Madhur Bhandarkar’s Heroine and Zoya Akhtar’s Luck By Chance reveal Indian filmmakers’ obsession to unfold some stories within the industry. The audience gets an insight into cinema as an art form, cinema as a mirror to society, cinema that reflects social concern and as a tool of expression for the filmmaker. Most filmmakers, wittingly or unwittingly, tend to make, at least, one self-reflexive film-within-a-film at some time or another. Most Indian filmmakers use this self-reflexive style to explore the psyche of people involved in films, the jugglery that goes on, the stakes involved in changing lives and lifestyles, and more importantly, to involve the audience in this politics of representation. Heroine explores in flashback, the slow rise and fall of a famous Bollywood actress Mahi, who, like the late Rajesh Khanna, allowed herself to be swallowed by her own stardom.
Self-referential films offer different aspects of cinema such as filmmaking, (Kaagaz Ke Phool, Samar), movie stars (Sone Ki Chidiya, Rangeela, Akele Hum Akele Tum, Halla Bol, Bhumika, Billu, Heroine), institutions of the film industry (Zubeidaa, Guddi, Luck by Chance, Khoya Khoya Chand), movie theatres (Akele Hum Akele Tum, Traffic Signal), a film being shot on location or in the studios (Bade Miyan Chhote Miyan, Samar), the audience (Mast), one special film, (Darmiyaan, Guddi), etc. But unlike Kieslowski’s Camera Buff, or Guru Dutt’s Kaagaz ke Phool, for most filmmakers, a film-within-a-film is not autobiographical.
Cinema-within-cinema also draws the attention of the spectator to filmic codes, e.g. camera angle, montage, colour, music, sound, and so on. The presence of cinematic items, objects and other paraphernalia, such as the movie camera, boom, lights, make-up, costumes, make-up room, huge posters of films and filmstars, the back office of a studio classify a self-reflexive film into a special genre. This extends to characters munching popcorn and watching a movie in a darkened theatre in Farhan Akhtar’s Dil Chahta Hai where Sonali Kulkarni and Saif Ali Khan go to watch a movie and transport themself into the song-dance number on screen. The director takes his audience down memory lane, with a quick flashback to the manner in which films picturised and choreographed song-dance scenes through the 1950s into contemporary times. Kalpana Lajmi plays a similar celluloid tribute to film song sequences of old times in Darmiyaan. The casting couch is often referred to in these films.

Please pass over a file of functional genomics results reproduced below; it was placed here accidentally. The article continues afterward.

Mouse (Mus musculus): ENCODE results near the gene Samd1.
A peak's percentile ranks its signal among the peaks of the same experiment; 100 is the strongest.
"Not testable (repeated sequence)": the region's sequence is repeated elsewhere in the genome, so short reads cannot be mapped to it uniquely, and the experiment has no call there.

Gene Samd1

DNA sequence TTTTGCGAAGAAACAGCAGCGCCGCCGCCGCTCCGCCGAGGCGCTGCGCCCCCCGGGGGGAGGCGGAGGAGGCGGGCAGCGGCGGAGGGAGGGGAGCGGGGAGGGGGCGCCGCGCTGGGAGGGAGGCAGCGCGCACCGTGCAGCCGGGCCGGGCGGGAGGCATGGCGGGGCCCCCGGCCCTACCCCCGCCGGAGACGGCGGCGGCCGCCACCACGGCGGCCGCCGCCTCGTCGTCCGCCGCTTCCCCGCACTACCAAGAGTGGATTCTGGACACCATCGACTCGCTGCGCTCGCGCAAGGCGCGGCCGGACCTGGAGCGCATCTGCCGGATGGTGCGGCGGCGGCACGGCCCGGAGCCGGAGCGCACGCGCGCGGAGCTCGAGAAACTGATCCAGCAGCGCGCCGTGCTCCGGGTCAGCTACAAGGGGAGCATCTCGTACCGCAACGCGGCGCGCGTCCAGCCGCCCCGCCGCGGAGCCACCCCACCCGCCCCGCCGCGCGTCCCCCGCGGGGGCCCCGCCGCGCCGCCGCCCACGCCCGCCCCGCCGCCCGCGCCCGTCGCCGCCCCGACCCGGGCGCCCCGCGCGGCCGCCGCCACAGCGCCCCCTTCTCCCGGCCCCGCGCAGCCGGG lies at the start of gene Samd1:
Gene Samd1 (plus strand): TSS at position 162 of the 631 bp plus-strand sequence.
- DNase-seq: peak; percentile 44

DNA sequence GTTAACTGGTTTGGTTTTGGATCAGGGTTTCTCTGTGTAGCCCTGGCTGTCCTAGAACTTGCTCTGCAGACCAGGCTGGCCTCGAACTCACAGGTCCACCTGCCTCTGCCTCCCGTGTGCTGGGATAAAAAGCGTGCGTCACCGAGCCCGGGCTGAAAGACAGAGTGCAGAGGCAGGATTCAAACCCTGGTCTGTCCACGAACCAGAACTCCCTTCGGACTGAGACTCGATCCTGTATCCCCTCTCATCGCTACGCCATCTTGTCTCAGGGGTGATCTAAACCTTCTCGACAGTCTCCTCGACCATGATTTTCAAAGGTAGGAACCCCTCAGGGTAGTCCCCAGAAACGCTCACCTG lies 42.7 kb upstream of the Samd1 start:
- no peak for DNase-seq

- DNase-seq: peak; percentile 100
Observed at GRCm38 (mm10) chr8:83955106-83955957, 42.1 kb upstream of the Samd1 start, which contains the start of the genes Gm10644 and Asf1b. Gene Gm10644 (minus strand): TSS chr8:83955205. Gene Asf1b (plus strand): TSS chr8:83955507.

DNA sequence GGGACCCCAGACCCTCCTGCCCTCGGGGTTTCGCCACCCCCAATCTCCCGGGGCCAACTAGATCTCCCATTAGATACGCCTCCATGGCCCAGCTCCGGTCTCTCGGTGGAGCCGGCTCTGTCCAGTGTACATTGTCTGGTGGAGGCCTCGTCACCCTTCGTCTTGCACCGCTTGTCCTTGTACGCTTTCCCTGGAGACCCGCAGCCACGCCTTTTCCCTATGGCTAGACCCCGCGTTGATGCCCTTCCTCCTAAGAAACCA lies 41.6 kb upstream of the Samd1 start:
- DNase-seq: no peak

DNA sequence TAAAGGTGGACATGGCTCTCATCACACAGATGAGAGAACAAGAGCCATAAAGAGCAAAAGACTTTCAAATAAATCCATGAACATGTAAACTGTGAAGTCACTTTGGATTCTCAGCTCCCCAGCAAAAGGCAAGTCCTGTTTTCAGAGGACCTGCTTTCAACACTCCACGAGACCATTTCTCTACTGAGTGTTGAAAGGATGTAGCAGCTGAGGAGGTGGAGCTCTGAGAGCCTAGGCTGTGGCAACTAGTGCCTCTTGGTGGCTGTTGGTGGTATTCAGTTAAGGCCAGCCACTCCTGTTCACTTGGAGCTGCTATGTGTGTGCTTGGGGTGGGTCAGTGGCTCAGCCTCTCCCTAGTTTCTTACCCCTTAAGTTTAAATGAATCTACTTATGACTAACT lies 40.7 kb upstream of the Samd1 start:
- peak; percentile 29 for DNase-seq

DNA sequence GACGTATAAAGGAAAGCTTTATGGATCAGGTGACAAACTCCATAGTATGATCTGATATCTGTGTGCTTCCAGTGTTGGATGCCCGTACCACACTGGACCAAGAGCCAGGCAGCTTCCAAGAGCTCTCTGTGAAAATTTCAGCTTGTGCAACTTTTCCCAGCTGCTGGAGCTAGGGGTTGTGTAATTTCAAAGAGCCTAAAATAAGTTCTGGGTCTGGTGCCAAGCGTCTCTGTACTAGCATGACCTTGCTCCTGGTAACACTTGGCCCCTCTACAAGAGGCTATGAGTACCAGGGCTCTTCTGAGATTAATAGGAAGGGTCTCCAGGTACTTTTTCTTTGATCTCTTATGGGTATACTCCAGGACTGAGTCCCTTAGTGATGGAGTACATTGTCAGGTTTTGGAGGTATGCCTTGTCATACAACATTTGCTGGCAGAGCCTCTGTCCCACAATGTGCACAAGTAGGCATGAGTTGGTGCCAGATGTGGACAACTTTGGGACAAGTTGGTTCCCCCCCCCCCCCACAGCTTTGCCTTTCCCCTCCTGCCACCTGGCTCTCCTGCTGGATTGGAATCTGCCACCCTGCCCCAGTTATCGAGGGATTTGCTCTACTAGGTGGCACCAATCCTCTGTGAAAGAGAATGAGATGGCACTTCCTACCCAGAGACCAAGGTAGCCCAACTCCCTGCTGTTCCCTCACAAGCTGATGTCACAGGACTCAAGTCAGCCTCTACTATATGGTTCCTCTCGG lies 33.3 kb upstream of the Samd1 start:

In RGV’s Akele Hum Akele Tum, Aamir Khan and the child actor
playing his son find a place in the projection room of the theatre
where Manisha Koirala’s first film is being premiered. The child
yells out "dekho, mummy" with joy, but the mother (on
screen) can neither see nor hear the response. The notorious practice
of lifting tunes, or, buying off compositions from strugglers and
passing them off as their own by famous music duos is parodied
beautifully in the film. In Rab Ne Bana Di Jodi, the Sardar
garage owner runs to fetch his mother, who is looking for "Raj
Kapoor" for the past five years! Raj Kapoor used this strategy in
Boot Polish. As the two kids in the film commute in a local
train, the brother suddenly spots Raj Kapoor sleeping on one of the
seats and shouts "Dekh, Raj Kapoor!" Dharmendra plays
himself in Hrishikesh Mukherjee’s Guddi to demolish the
teenage Guddi’s fascination for his star image.
In Khoya Khoya Chand, Sudhir Mishra captures the behavioral pattern of stars, budding actors and filmmakers to perfection. The tantrum-throwing heroine or the finicky producer, who is a ‘Yes Man’ to the superstar or the heroine’s mother and her companion, who live off the heroine’s money are reflections of real life.
Guru Dutt’s Kaagaz Ke Phool (1959) is, perhaps, the most telling among self-reflexive films made in India. It is a subtle tribute to the glorious days of the studio era, using its history from about the 1930s to the 1940s as its backdrop. An early shot in the film reveals Suresh leaning from the balcony of a cinema hall where Vidyapati (1937), an unforgettable musical romance, is playing to a full house. The films that Suresh is shown making or having made in the film are films that actually exist in the archives of Indian cinema.
Sudipto Chatterjee’s Pankh (2010) was an incisive attack on over-ambitious mothers who push their children into films to play roles that go against their biological sex. The five-year-old boy forced to portray little girl’s roles becomes Baby Kusum, a child star. But when he comes back 20 years later to try his luck as a hero, he fails. He is constantly dogged by his mother’s vicarious obsession to make him a star, his hallucinations and conversations with an alter-ego, a fantasy woman and his conflict about his gender identity as a grown man. Said to have been based on the story of a child star, the film could have defined a new insight into the film industry. It did not because it was not publicised at all and was a badly made film.
Is this creative arrogance on overdrive? Or, is it an attempt to show the dark truths that lie behind the glitter and the gloss of stardom? Is it a sad pointer to the creative artist having run out of ideas? Or, is it a self-critique? Whatever the reasons, there are just too many films running the race to show off what they are really worth.